On 3/14/2013 10:53 PM, fom wrote: > On 3/14/2013 9:49 PM, William Elliot wrote: >> Let (g,Y) be a Cech Stone compactification of S. >> If (f,X) is a compactification of S, does X embed in Y? >> >> If (g,Y) is a compactification of S and >> for all compactifications (f,X), X embeds in Y >> is (g,Y) a Stone Cech compactification of S? >> >> Why in the heck is a compactification an embedding >> function and a compact space? Wouldn't be simpler >> to define a compactification of a space S, as a >> compact space into which S densely embeds? >> > > Munkres characterizes Stone-Cech in relation to > one point compactification. > > He says the latter is the "minimal" compactification > of a space whereas the Stone-Cech compactification > is maximal in a sense described by Exercise 4 in > section 5-3 > > "Let Y be an arbitrary comactification of X; let B(X) > be the Stone-Cech compactification. Show there is a > continuous surjective closed map g:B(X) -> Y that > equals the identity on X > > [This exercise makes precise what we mean by saying > B(X) is the 'maximal' compactification of X. If you > are familiar with quotient spaces, you will recognize > that g is a quotient map. Thus every compactification > of X is equivalent to a quotient space of B(X).]" > > The question you ask is precisely Munkres definition: > > "A compactification of a space X is a compact Hausdorff > space Y containing X such that X is dense in Y." > > "In order to have a compactification, X must be > a completely regular space" > > The Stone-Cech compactification is based on a cube > such that each component of the cube is an interval > > I_a = [glb(f_a(X)),lub(f_a(X))] > > formed from a bounded continuous real valued function > on a completely regular space. > > The cube is the product of all such intervals (all > such functions on the space). > > Define h: X -> Pi_a I_a > > where h(x)=(f_a(x)) > > By Tychonoff's theorem, the cube is compact. > Because X is completely regular, the collection of > functions separates points on X. This, makes h an > imbedding. > > Munkres goes on to prove a few uniqueness conditions > that are true for the compactification derived from > this imbedding involving extensions of the original > bounded continuous functions on X to continuous > functions on B(X). Any two compactifications satisfying > these extension properties are equivalent up to > homeomorphim. > > Hope that helps. > > >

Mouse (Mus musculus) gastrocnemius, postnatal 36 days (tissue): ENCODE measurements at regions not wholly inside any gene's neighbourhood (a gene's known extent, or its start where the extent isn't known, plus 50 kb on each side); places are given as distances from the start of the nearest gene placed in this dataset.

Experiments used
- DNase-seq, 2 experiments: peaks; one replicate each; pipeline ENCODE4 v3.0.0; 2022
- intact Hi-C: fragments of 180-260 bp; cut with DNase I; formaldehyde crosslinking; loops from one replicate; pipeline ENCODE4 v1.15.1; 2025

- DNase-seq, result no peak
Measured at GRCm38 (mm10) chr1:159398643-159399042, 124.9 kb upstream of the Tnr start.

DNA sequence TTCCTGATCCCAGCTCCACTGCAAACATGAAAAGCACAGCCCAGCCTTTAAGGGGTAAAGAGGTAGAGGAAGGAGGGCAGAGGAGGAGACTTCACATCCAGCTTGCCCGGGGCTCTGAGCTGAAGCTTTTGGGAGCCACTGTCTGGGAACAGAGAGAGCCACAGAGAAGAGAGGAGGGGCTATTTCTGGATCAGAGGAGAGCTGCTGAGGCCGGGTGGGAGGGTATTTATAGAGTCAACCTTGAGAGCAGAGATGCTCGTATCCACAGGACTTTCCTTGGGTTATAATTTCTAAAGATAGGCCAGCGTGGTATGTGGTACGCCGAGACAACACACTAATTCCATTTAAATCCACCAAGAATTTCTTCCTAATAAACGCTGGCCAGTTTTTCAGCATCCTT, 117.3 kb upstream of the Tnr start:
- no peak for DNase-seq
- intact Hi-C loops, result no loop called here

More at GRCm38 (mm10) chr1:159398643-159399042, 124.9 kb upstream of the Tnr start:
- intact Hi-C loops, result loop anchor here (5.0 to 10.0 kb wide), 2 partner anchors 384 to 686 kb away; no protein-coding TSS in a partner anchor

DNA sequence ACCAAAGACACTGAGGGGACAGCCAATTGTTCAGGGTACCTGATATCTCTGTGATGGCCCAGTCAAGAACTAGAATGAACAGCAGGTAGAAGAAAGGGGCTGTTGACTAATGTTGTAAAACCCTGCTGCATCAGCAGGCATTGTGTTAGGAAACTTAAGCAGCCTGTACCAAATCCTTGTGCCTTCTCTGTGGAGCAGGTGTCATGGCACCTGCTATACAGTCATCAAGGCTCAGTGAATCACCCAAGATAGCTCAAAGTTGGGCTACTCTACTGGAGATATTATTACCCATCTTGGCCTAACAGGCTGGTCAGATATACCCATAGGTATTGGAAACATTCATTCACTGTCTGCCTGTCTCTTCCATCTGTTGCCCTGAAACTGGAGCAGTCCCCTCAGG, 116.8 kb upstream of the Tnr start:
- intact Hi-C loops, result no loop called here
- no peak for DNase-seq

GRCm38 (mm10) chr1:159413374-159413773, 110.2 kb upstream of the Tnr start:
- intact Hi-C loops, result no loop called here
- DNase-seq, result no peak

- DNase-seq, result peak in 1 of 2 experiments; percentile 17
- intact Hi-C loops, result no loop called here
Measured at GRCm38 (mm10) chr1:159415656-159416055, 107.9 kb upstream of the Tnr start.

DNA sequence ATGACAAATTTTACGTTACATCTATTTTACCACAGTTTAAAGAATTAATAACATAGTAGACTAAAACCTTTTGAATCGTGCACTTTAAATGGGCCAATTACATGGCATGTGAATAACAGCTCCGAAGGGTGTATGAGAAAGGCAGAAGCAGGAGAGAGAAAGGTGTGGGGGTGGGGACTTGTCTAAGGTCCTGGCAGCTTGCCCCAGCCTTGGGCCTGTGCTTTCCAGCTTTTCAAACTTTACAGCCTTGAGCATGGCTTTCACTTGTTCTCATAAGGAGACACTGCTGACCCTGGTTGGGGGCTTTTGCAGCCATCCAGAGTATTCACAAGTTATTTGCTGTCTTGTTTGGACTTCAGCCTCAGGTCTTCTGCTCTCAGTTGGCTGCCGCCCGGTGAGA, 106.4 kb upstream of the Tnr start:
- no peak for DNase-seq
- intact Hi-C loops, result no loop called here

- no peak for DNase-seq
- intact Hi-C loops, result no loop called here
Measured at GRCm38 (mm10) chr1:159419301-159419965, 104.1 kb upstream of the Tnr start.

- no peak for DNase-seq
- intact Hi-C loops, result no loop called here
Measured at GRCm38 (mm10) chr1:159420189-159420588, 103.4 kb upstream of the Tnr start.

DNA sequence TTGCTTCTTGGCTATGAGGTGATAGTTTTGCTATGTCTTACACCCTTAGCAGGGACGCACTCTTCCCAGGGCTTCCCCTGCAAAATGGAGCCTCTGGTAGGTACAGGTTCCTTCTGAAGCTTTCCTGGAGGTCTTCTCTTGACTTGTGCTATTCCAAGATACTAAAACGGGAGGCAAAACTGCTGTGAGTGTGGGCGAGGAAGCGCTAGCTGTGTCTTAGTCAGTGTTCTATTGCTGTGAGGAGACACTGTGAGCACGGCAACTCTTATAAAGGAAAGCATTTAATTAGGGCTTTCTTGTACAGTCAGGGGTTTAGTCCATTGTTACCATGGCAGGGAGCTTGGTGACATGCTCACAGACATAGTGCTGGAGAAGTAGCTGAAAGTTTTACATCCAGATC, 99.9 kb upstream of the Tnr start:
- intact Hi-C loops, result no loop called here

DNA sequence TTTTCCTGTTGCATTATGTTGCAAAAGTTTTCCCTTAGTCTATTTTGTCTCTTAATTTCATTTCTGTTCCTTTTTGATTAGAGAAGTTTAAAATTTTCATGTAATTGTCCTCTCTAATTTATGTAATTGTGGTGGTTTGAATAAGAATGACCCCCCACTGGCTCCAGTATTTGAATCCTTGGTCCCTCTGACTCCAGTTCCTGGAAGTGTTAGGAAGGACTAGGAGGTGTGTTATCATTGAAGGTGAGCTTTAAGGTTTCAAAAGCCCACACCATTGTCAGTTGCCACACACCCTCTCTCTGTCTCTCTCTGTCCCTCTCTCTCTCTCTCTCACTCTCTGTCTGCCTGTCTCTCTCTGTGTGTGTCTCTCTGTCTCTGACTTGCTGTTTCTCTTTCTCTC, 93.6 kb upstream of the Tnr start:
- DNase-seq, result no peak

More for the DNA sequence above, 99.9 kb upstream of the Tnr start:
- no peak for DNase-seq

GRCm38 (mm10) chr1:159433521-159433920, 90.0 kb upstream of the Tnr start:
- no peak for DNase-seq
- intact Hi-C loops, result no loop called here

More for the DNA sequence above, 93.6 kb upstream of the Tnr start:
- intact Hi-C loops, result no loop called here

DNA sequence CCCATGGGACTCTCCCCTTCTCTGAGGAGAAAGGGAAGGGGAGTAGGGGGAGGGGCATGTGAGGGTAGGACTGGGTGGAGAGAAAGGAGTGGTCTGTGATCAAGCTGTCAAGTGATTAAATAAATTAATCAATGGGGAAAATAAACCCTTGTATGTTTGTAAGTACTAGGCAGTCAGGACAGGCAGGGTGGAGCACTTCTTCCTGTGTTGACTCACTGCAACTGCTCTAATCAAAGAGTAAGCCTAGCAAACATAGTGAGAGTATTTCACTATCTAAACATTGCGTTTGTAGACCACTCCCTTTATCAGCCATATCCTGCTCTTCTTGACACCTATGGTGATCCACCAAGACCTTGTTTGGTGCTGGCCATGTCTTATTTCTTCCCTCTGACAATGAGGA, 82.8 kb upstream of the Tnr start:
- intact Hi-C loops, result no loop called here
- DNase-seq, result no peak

That extension property is such that the two compactifications map such that F(x)=x for each x in X.
That will probably make it easier to see the relationship to the surjection in the exercise.
The important details, of course, are in the proofs. I would have to review them to say much more.